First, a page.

Thursday, January 26, 2006

Digital v Analogue #2, Screens and Paper


Each month I read my way through a tranch of magazines. Word, Uncut, Edge, MacUser, Third Way, Game, Mojo, Q, Wired, Top Gear... Once read, I used to keep them in neat piles 'for reference'. About 5 years ago, I realised that the number of times I leafed through these sacred piles was dwindling. A year ago, I realised I hadn't referred to any of the backissues for at least two years. So, with a sorrowful tear, I bundled them into a recycling bin, and now I dispose of each magazine when its successor arrives.

Google is the culprit. It is so much more convenient (and effective) to find information by typing in some appropriate words into the box at the top-right of my browser than ploughing through a pile of publications. And when the information is found, it can be copied and pasted into documents, rather than having to transcribe text from the printed page.

So why not just cut out the middle-person? Why don't I stop buying magazines altogether and browse sites with the information I need? There are plenty out there, and it would save me a fortune!

One answer is that there isn't the same quality of organised information available online. However, this is fast disappearing as a valid reason.

Or maybe it is because I am more comfortable (ah, the old 'familiarity' argument) with reading printed publications. But I've been using a computer screen to read a vast range of data from for nearly 20 years, for many hours a day (much more time than I have spent reading conventional media), so this is a difficult argument to sustain.

Or perhaps the technology for reading online hasn't evolved sufficiently. It is at this point that I think we are on more solid ground, let me illustrate...

A year or so ago, I subscribed to InDesign Magazine. To save publishing costs, and to demonstrate the 'extra' benefits of publishing documents electronically it is only available as a PDF file.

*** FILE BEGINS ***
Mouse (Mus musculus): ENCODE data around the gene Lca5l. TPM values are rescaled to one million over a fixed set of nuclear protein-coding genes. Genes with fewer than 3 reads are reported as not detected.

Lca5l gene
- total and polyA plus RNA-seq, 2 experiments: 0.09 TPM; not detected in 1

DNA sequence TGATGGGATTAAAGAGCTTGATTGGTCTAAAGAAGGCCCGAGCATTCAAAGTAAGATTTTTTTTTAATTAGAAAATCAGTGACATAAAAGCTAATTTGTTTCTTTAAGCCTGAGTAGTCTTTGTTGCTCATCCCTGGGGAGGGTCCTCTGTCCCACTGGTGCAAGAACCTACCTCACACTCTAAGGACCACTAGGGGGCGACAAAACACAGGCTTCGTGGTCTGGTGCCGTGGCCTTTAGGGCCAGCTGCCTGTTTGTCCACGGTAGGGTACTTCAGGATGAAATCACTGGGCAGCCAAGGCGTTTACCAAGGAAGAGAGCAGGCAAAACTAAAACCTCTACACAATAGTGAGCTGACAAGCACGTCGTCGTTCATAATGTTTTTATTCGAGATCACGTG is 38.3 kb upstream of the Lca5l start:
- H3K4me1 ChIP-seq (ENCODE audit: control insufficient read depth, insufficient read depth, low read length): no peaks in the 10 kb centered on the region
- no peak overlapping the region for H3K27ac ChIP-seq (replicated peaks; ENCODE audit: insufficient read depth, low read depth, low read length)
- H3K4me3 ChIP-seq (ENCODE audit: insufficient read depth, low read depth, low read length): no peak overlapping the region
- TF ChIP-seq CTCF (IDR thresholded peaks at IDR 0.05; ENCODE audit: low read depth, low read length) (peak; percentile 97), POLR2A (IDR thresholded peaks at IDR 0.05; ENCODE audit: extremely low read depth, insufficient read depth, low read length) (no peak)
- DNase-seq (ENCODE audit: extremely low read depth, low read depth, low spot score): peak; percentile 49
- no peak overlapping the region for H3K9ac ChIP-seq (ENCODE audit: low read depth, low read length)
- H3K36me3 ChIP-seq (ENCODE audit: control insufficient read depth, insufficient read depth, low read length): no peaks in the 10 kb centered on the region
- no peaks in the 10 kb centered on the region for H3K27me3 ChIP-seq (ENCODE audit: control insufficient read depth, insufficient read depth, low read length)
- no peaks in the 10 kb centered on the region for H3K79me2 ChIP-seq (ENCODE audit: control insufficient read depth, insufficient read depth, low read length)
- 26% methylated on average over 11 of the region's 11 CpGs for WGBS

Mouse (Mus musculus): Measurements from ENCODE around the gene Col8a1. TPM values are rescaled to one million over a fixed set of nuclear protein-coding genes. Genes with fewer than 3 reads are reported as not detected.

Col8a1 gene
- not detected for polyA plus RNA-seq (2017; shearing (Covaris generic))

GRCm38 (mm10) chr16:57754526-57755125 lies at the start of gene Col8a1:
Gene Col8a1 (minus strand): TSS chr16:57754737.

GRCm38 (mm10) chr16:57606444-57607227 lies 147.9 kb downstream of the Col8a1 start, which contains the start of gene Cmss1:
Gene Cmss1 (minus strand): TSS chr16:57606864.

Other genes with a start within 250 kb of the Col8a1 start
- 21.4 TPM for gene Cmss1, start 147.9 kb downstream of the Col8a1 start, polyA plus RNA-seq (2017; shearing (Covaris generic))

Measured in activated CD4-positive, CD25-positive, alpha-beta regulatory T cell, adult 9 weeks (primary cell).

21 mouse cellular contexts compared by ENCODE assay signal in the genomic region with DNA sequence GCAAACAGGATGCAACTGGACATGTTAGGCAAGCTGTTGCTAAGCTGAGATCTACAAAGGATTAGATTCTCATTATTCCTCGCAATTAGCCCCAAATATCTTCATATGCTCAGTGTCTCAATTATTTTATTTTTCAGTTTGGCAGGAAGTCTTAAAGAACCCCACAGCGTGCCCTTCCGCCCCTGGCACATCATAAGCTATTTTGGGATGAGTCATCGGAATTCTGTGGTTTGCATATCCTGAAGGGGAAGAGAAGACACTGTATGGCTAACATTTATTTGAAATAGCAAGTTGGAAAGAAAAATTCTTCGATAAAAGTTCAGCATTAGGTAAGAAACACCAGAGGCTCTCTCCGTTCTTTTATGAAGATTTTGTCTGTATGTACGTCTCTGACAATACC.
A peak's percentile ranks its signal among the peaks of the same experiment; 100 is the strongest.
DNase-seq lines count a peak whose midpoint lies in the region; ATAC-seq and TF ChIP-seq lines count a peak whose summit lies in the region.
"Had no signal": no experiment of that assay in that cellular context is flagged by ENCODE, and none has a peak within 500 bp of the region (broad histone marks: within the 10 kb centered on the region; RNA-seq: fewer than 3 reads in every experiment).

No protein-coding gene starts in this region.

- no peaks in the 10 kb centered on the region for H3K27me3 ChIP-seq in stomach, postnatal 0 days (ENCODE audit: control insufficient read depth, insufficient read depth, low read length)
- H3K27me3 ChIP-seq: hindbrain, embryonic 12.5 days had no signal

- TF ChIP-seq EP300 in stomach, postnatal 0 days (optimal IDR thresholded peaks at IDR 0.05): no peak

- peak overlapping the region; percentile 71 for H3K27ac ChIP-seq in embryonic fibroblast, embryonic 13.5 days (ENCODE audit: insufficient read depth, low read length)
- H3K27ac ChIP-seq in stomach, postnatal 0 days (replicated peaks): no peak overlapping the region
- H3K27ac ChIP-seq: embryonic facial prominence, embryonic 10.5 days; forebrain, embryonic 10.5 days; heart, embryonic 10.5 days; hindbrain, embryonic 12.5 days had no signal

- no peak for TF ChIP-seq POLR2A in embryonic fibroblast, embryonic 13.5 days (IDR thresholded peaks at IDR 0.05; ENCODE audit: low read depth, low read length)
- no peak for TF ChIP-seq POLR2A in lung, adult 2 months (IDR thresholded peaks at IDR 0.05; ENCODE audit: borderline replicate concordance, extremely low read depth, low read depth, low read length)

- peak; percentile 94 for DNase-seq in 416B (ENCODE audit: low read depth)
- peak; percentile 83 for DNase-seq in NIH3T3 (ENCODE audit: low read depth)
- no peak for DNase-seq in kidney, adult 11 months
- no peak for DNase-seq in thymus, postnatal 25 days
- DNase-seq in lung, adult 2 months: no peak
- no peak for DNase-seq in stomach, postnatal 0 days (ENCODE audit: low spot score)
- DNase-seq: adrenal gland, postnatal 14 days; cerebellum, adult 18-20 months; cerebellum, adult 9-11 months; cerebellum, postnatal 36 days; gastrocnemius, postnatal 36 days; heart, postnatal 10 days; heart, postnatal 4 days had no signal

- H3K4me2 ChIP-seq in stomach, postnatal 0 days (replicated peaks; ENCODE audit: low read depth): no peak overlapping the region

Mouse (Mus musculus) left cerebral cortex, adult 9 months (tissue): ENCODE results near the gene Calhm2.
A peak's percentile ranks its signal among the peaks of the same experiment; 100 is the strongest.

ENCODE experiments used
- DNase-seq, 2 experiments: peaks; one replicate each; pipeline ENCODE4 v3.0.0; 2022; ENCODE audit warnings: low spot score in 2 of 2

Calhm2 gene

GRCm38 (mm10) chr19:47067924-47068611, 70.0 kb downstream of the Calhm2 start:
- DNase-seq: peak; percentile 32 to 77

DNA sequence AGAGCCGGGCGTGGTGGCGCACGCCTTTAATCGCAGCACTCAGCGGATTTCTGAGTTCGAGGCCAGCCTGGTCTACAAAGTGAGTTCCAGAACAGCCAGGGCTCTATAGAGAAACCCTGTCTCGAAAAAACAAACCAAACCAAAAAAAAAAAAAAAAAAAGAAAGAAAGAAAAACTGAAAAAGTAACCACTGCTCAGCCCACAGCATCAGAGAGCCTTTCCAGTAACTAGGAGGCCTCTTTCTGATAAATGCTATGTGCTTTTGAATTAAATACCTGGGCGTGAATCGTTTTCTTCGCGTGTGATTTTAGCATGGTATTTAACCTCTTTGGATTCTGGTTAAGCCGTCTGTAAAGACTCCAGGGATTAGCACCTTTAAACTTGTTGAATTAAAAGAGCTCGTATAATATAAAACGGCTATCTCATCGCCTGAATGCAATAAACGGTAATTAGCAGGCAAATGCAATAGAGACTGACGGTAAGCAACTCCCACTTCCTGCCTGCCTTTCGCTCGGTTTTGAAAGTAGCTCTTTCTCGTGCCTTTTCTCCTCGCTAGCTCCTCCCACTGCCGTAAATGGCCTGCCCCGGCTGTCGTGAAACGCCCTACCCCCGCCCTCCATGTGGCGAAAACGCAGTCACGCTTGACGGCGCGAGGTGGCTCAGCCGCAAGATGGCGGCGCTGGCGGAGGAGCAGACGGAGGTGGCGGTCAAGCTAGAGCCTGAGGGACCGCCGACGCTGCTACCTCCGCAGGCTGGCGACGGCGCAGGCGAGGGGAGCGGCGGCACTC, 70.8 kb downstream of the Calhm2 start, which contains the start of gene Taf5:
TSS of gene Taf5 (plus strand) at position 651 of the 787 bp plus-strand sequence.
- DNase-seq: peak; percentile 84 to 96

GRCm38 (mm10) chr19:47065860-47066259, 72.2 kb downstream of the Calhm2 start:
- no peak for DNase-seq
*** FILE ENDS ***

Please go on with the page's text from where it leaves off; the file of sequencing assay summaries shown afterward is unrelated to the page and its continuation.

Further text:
Now PDFs have some significant advantages over printed matter:

• You can search for specific words or phrases.
• You can transfer data from them into other documents.
• Navigation and HTML links can be embedded.
• Sound and movie files can be included.

InDesign Magazine is a well-produced document, the images are clear, and the navigation and url facilities are a bonus. Yet despite all this, I find myself printing the PDF out to read it. I do this because:

• Scribbling notes in the margin is easier.
• Leafing through pages is easier and quicker.
• I can read the pages in a wider range of environments.
• I can separate out pages for disposal or distribution.

And once again I've reached my self-imposed time and length limit. In the next 'Digital v Analogue' article I'll tackle the issue of spatial dynamics and aesthetics.
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2 comments:

Conrad said...

I still read a fair amount of science fiction junk reading on my Palm. I buy some short stories from Fictionwise but there are plenty of good free ones to download from scifi.com (although I have to turn those into palm-docs myself).

Best thing I ever read on tech vs paper (taking a slightly different slant than you do) is Malcolm Gladwell's 2002 essay on "The Social Life of Paper". He's one of my favourite living non-fiction authors. Many of his essays are still available from his website.

brett jordan said...

Hi Conrad, I went to the Social Life of Paper link, printed it out :-) and re-read it. He is probably the finest writer in this area, I was once again inspired and intimidated by how clear, readable, educational and downright enjoyable his stuff is.

If anyone wants a much better written and researched article on the whole 'paper v screen' debate, I would encourage you to click on Conrad's link.

Wish you hadn't put it in the comments field though... it overlaps with my next DvA article, and probably says it much better :-)

 
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